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Rzucewo was the residence of the Catholic line of the Wejher family, who had their castle here, destroyed by the Russians in 1734. For three centuries, the Rzucewo estate was connected with the Wejher estate and had the same owners. The properties were separated in 1827 when Rzucewo, through a marriage, came into the possession of the von Below family and belonged to them until 1945. At the initiative of the Belows, an impressive neo-Gothic palace was built on the estate between 1840-45. During the communist era, the estate was transformed into a state-owned farm, and the residence housed a vocational school and agricultural technical college. In the 70s and 80s, the palace changed hands several times as various institutions attempted to turn it into a recreational center. It was only successful when the "Kashubia" Company acquired the residential complex in 1994 and adapted it into an elegant accommodation facility called "Jan III Sobieski Castle."The palace consists of two basement wings arranged on a common axis. The eastern two-story wing has a layout similar to a square, with elevations framed in arcade panels and a square tower on the side. The western wing is one-story, rectangular, distinguished by a low, octagonal corner tower. It also features an impressive three-arched portico. While exploring the stylish interiors, it is impossible not to notice the intricate network vaulting in the hall. The two-level library in the corner tower is also noteworthy, housing an exhibition depicting the history of the palace.The park surrounding the residence is much older than the residence itself, as, according to historical records, it was established during the time of King Jan III Sobieski. Allegedly, the king personally planted some trees, such as linden trees, forming a magnificent avenue connecting Rzucewo to the nearby Osłonin, partially preserved in a four-row layout. The park is adorned with noble species of monumental trees, such as plane trees and edible chestnut trees, as well as garden architecture. Among the trees, there is a 19th-century hunting lodge, equally old stables, granaries, and the von Below mausoleum.
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In the 17th century, near Rozewie, a Swedish ship wrecked, and the entire crew along with the captain perished, with only the captain's daughter surviving, saved by a fisherman. Distraught, she settled in Rozewie and decided to light a fire on a hill every night so that other sailors would not meet the same fate. Some say that the local people helped her with this. The captain's daughter lit fires every night until her death. Perhaps the Swedish captain's ship crashed into a rock protruding from the water at this location, known by fishermen as the "devil's rock" or "devil's stone," under which, according to fisherman's tales, the devil sits and sinks all objects within his reach.Built in 1822 on the site of an earlier wooden lighthouse, reportedly existing since the 17th century. Because a forest grew around it, it was raised twice - in 1910 and 1978 - until it reached a height of 32.7 meters. Stefan Żeromski visited the lighthouse before the war, so it bears his name.In 1961, a small exhibition dedicated to the writer was arranged there, later expanded to include an exhibition "From the History of Maritime Lighthouses." Museum exhibitions are open to tourists from May to September, from 10 AM to 2 PM and from 3 PM to 6 PM; in other months, it is possible only by appointment. The granite lighthouse was built in 1875 and had an auxiliary character. In 1910, after the older lighthouse was raised, it was extinguished. Next to it lies a obelisk commemorating Poland's coast takeover and a bust of Żeromski.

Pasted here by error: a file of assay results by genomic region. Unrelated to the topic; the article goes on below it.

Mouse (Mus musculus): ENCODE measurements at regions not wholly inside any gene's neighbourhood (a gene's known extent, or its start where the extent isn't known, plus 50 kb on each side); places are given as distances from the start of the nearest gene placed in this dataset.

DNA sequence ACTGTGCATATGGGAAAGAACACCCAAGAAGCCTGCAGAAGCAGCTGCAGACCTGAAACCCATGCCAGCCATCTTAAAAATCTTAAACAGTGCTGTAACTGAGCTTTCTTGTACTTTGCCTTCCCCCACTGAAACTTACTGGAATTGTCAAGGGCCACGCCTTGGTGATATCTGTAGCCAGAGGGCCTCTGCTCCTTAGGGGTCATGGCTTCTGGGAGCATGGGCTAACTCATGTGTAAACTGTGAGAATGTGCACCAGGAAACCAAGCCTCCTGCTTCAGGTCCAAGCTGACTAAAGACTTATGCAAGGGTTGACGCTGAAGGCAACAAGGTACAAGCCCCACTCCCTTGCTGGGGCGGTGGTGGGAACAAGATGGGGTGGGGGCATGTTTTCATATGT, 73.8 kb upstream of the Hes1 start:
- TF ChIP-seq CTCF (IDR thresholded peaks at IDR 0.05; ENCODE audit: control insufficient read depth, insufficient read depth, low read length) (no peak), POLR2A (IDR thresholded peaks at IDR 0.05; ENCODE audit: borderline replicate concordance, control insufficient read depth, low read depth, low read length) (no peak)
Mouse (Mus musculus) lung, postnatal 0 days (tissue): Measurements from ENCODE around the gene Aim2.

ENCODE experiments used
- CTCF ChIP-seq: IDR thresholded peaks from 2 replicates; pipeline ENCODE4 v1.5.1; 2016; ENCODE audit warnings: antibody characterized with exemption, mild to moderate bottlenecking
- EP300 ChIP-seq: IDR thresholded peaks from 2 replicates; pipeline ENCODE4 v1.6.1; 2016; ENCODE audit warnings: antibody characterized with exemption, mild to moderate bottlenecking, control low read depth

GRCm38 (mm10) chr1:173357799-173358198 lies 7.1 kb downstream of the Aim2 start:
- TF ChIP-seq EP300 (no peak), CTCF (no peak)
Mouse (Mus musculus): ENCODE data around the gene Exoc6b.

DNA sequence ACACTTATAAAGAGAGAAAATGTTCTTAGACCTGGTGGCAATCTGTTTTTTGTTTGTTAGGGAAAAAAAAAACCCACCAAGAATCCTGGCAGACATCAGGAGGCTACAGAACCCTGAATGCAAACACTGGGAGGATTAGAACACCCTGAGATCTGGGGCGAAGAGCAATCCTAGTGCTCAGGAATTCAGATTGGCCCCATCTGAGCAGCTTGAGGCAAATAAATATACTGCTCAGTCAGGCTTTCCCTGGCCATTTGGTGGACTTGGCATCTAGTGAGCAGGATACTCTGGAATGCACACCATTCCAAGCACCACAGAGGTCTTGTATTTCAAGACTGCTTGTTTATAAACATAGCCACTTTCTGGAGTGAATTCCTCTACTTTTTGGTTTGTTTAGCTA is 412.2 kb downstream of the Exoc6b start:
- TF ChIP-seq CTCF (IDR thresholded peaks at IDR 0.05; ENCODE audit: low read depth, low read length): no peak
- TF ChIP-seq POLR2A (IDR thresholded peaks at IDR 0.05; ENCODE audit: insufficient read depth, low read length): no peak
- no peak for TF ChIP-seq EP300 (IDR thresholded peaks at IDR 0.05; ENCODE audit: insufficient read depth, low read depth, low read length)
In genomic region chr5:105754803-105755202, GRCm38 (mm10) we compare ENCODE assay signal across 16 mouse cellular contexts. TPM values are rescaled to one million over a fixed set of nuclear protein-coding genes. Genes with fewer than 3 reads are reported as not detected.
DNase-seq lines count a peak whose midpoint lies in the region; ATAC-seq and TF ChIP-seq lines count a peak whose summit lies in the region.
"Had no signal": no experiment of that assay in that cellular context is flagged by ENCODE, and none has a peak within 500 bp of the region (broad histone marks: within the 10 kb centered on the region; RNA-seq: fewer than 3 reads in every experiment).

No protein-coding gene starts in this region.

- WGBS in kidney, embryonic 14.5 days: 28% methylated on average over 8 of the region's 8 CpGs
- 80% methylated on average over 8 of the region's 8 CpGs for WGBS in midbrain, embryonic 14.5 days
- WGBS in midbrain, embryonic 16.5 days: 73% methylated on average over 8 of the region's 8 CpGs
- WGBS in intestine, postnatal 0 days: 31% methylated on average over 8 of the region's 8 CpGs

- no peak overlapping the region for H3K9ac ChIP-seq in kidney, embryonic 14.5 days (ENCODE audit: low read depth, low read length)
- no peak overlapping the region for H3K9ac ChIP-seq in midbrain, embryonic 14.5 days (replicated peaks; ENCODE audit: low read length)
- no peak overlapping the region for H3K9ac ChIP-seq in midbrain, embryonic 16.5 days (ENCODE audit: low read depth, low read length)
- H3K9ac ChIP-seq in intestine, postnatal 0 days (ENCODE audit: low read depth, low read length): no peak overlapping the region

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One of the attractions of Wejherowo is the Przebendowski and Keyserling Palaces, which were given their final shape in the mid-19th century. Currently, it represents a neo-Gothic style with distinct Renaissance elements. The building's structure, unusual for Pomeranian palaces, in terms of shape and appearance, is reminiscent of villas in southern Italy.The palace now houses a museum that collects and promotes Kashubian and Pomeranian literary and musical heritage, as well as other cultural treasures associated with them. The museum has gathered over 100,000 exhibits, including historically valuable source materials that allow us to learn about the history of Wejherowo, including documents with the Wejher family's autographs. Exhibitions, literary competitions, conferences, meetings with creators and regional activists, concerts, and book promotions take place here.The palace is a one-story building with an attic floor, high basements, three-winged, with an open courtyard facing north. The main wing is distinguished by central facades covered with stepped attics, similar-shaped gables, and attics crowning the side wings. On the garden side elevation, there is also a terrace and a small balcony on the short axis. The palace interiors have preserved the enfilade layout and original woodwork. The main halls are adorned with stucco ceilings and 19th-century wall paintings in the Pompeian style depicting Mediterranean landscapes. Original fireplaces have also been preserved in several rooms.
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